by Jim Arundel / Melody Maker
Tin Machine are a group that…no, forget it. Nothing. If we’re honest, we’re only here for Bowie. Last time I went to see him I had to stand a quarter of a mile from the stage. Now, in the merely comfortably full Civic Hall (average age of audience: 33) I can get close enough to see that he looks like Peter Cushing starring in the Hammer production of “Ziggy Stardust And The Million Dollar Pub-Rock Band From Hell”.
…..We wouldn’t cross the road to see this lot if Bowie wasn’t involved and, even so, it took a team of wild horses with a grudge to get me out the house. Because, while we’re being frank, Bowie always was over-rated. He was useful once – blew away a few taboos, persuaded some of the more gullible types at school to turn up for geography with lightning flashes painted on their faces – but he was transparent, blodless. That “re-invention” he had every couple of albums was just a lick of delusions of profoundity, but they shared a trait with that other tin machine – the woodman from “The Wizard of Oz” – they lacked at heart.
…..Apparently, this tin machine was disturbed by signs of growing support for fascism on a recent German visit. Consequently, David announces (He was Bowie once, he’s just David now), this tour is dedicated to “the cause of rock against racism”. This seems laudable. The irony, of course, is that the new concerned, responsible and relaxed David has somehow turned out the least appealing Bowie of them all. His myth always depended on his being beyond, an alienating figure, someone somehow separate from emotions. Now that he’s simply one of the guy’s, dating models, playing a little rock ‘n’ roll, we see him for the tin woodman he always was.
…..There’s an air of desperation about Tin Machine. “Baby Universal” is the best thing they do tonight – that’s how thin the music is. Hunt, the loony drummer with an ego the size of the Holy Roman Empire, does his own number, complete with an “Everybody on the right say yeah” routine. Reeves seems, at one point, to play the guitar with, gasp, a vibrator. Tony sings a version of The Moody Blues “Go Now” (In the cavernous Civic Hall he could been singing “Gonads” for all we knew – it did sound like bollocks, I must say.) It all goes to show that democracy is detirmental to a rock group. Although Bowie’s only ever been as good as his collaborators he was a hell of a lot better when he was a dictator.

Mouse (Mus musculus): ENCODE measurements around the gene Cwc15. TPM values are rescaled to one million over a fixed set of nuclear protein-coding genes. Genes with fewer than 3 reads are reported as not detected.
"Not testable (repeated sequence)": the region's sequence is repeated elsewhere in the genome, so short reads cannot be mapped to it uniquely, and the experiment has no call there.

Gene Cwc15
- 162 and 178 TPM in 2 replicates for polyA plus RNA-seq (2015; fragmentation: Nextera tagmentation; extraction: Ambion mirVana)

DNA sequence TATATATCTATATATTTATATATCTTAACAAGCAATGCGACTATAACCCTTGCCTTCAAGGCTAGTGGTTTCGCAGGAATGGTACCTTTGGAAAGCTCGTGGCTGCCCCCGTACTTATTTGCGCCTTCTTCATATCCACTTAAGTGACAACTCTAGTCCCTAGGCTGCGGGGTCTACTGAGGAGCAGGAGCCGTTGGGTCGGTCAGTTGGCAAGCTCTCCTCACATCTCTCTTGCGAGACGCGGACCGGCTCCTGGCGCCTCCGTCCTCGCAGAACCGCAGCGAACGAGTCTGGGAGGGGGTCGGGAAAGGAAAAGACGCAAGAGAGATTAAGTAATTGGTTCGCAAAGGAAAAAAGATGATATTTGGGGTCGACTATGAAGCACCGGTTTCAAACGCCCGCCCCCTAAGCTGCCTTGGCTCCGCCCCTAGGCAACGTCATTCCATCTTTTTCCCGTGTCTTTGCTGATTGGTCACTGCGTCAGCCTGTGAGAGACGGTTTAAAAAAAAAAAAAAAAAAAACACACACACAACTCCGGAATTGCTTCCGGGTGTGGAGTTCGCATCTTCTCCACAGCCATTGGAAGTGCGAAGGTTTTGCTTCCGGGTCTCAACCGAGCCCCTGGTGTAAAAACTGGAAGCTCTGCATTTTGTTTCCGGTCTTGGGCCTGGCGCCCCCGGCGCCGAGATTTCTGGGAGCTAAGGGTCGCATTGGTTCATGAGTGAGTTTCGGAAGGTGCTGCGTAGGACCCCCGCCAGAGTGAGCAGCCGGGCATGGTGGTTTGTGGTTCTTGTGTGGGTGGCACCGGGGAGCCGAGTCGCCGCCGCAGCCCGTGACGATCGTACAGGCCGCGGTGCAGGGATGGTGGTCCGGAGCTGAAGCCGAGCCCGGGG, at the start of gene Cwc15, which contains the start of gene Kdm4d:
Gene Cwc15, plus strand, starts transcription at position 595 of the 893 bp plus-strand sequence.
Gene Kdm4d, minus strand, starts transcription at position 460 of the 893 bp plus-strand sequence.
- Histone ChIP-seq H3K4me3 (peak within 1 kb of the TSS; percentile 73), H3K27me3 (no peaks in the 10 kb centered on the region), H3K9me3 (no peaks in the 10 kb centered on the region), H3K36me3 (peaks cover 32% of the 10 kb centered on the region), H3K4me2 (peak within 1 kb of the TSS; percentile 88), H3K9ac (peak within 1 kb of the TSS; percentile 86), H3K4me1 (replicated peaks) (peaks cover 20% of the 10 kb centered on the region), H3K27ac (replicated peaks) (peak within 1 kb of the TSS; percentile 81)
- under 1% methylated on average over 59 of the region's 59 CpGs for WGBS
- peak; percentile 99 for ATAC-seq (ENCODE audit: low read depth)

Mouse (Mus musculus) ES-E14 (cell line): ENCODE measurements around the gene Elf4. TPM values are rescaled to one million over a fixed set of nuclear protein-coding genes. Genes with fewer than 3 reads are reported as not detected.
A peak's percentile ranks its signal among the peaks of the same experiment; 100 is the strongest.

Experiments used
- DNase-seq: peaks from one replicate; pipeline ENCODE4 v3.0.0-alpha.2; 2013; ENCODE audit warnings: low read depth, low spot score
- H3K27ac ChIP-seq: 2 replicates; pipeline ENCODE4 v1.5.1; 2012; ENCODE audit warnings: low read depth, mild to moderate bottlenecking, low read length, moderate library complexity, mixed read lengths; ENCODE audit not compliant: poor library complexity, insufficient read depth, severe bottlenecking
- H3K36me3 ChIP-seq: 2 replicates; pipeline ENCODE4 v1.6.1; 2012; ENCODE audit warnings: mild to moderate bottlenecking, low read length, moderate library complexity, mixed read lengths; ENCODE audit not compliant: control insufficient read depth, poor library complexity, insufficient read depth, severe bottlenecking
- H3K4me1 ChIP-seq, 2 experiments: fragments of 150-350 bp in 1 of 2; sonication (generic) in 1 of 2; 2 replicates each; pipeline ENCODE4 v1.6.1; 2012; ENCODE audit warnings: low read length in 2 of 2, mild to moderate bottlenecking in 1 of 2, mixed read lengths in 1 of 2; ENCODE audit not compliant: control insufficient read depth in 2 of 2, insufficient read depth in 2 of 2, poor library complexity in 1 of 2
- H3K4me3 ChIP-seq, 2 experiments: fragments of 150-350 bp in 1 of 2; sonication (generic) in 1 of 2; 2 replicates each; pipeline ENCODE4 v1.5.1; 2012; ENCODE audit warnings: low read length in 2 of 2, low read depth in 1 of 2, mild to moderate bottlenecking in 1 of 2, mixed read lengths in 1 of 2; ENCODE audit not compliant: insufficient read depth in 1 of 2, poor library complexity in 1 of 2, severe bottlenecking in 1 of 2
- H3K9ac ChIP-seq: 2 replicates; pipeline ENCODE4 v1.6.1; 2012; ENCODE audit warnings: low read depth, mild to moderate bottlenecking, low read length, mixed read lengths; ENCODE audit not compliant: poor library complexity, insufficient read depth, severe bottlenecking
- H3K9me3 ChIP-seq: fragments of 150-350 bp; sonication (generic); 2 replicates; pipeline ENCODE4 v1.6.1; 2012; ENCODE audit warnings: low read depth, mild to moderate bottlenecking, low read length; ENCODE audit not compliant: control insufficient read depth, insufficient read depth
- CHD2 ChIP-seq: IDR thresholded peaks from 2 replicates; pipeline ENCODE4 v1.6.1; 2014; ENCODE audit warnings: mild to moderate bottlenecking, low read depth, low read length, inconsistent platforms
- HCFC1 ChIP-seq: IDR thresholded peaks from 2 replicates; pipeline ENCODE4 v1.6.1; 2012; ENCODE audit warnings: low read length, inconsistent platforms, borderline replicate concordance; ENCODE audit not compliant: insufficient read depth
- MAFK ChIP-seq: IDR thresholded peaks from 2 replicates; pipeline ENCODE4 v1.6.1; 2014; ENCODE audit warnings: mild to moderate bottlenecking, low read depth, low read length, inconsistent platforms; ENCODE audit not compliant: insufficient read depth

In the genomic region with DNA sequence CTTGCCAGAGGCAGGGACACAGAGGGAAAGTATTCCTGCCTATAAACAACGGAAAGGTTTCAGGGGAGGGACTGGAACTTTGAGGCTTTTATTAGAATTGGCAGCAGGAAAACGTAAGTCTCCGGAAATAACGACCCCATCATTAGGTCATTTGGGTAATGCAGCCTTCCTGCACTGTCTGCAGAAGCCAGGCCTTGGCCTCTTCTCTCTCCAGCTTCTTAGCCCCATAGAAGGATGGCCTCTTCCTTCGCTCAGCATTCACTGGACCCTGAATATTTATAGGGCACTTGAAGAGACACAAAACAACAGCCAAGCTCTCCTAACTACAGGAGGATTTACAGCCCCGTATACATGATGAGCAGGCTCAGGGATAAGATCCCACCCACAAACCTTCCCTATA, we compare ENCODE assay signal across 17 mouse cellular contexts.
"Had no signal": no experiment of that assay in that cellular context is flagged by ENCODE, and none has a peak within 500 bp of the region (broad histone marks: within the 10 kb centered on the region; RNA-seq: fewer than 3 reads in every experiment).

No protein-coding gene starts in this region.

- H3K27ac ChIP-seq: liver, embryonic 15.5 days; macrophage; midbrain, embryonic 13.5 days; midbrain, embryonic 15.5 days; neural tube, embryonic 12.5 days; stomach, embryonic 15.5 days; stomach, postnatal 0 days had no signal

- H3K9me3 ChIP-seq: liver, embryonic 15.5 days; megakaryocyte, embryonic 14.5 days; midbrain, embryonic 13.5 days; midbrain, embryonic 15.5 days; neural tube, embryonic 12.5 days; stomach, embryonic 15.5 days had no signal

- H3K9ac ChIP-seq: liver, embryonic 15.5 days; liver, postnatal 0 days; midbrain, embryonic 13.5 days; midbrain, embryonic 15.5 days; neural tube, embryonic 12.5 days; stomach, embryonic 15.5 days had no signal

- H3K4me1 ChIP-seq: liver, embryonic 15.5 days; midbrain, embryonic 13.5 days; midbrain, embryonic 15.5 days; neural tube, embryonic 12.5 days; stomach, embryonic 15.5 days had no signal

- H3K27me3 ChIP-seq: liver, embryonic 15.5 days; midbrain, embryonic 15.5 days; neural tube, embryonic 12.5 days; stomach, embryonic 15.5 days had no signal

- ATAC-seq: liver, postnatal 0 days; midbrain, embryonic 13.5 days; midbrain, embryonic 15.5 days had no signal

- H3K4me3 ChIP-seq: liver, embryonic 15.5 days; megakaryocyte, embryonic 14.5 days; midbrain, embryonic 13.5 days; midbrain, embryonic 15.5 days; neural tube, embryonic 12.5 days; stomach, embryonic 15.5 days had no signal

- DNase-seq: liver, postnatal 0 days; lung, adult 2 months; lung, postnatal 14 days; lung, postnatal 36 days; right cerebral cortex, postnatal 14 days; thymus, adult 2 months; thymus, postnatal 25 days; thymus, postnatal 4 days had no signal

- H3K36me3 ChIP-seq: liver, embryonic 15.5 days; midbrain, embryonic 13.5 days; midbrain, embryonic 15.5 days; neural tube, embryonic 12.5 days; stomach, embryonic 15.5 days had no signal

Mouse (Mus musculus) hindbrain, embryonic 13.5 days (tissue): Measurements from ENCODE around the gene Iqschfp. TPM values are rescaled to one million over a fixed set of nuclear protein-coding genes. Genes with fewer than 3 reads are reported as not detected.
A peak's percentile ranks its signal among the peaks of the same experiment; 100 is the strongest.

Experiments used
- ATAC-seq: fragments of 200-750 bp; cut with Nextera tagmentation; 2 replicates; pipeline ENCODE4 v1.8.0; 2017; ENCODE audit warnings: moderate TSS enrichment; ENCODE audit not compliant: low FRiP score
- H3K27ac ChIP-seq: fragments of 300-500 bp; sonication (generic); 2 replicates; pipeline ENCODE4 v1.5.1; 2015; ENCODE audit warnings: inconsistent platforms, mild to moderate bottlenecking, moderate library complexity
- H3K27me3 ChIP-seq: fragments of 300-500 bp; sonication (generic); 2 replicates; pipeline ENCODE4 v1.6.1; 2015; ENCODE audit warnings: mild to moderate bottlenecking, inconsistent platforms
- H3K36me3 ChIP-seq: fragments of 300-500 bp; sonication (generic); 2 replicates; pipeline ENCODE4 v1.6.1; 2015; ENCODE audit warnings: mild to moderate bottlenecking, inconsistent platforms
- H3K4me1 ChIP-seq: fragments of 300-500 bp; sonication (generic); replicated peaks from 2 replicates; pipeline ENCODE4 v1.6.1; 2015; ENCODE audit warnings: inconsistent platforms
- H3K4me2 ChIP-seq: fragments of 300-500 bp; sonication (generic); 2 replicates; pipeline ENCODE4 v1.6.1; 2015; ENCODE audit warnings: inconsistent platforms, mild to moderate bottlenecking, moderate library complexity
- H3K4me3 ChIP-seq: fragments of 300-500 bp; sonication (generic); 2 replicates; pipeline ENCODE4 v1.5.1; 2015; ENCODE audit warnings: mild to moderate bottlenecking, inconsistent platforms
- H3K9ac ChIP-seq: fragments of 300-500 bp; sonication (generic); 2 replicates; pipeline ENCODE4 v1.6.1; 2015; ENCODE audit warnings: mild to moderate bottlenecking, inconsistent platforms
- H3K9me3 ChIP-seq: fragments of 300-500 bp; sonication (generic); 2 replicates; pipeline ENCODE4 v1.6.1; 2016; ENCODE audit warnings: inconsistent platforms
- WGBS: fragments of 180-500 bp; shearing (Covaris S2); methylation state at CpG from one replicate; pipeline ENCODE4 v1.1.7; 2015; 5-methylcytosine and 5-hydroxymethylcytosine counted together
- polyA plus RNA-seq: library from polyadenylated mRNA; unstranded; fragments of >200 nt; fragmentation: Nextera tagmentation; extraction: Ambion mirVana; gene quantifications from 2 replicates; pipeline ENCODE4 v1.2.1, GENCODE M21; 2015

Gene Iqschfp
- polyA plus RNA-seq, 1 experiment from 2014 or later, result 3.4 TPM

…..For some of the crowd, though, being in the room with him is enough. They love it when he plays the sax or delivers the line “When you see the famous man” and spreads his arms wide open, or when he grinds his hips while singing “heaven’s is inside you”. The rascal. But it’s never riveting or special. One or two people near me look positively betrayed.
…..Maybe the pressure of being extraordinary became too much for David and now he’s content with being extra ordinary instead. There’s sincerity here, and even dignity, and it’s not as if he’s doing medleys of hits in the Nite Spot; in fact, there’s not a single solo hit played., but…look, I’m listening to Neil Young’s “Weld” as I write and it just serves to underline how pallid Tin Machine are. Young has also recently been reborn into rock, but harder and scarier than ever. When Young used to re-invent himself it looked like an attempt to run headlong into his passions. Bowie always appeared to be running away from his, or trying to disguise a dearth. Watching him exhume his roots and search for his soul might be thrilling one day but, right now, Tin Machine are a holding pattern, a departure lounge, a purgatory. That’s the optimist in me speaking. The cynic says Tin Machine are scrap metal.